Some news outlets are already reporting on potential flaws in the foreclosure notification process – the part of foreclosure when the borrower is notified of delinquency in non-judicial foreclosure state – as “part two” of the robo-signing scandal. Should this turn out to be the case, the 27 non-judicial foreclosure states in the nation could experience their own “ForeclosureGate” as banks scurry to halt potentially problematic foreclosures before class actions and other litigation ensues.
A Notice of Default (NOD) is an announcement sent to homeowners in non-judicial foreclosure states that “alerts the borrower that the official foreclosure process has begun.” It must be sent to the borrower and filed in the county recorder’s office. Until the NOD is delivered, notice of a foreclosure sale cannot be published. And now, the signatures on NODs are being called into question for two reasons:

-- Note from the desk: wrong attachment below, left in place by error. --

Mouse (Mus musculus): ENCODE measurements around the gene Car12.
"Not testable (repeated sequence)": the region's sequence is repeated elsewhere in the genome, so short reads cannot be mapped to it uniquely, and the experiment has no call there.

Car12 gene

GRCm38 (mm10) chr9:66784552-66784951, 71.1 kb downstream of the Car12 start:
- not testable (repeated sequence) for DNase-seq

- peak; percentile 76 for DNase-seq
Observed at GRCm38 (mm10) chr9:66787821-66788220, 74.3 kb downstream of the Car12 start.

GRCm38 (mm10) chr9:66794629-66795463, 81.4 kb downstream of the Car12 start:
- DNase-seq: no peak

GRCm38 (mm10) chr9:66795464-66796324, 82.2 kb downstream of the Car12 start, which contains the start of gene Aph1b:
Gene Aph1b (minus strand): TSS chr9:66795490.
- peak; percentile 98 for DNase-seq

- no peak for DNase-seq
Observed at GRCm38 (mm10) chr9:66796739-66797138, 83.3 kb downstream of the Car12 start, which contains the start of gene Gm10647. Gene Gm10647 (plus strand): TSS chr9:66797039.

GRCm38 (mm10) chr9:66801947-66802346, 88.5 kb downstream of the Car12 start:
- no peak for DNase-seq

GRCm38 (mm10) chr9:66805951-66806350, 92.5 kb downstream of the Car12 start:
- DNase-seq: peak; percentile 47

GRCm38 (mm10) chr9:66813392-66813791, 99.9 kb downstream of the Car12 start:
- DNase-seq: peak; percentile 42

1. Employees may not have verified the information on the NOD before signing, and
2. Employees who signed the documents may not have been employed by companies with the standing to foreclose on the properties.
Several lawsuits have already been filed in non-judicial foreclosure states with attorneys arguing that unverified information and lack of standing to foreclose on a property is certainly grounds to stop or even reverse a foreclosure. At least one mortgage servicer employee has testified that he did not verify the accuracy of information on the more than 200 NODs that he signed during his four-year tenure with the company, leading attorneys like Walter Hackett, one of the lawyers who has brought suit against lenders for faulty NOD practices, to believe that “a huge percentage of notices of default and notices of trustee sales are legally questionable and probably void.”
Many experts fear that the system is even more corrupt and problematic in non-judicial foreclosure states because there are no courts reviewing the foreclosure process. Do you think that NODs could be part two of the robo-signer scandal?
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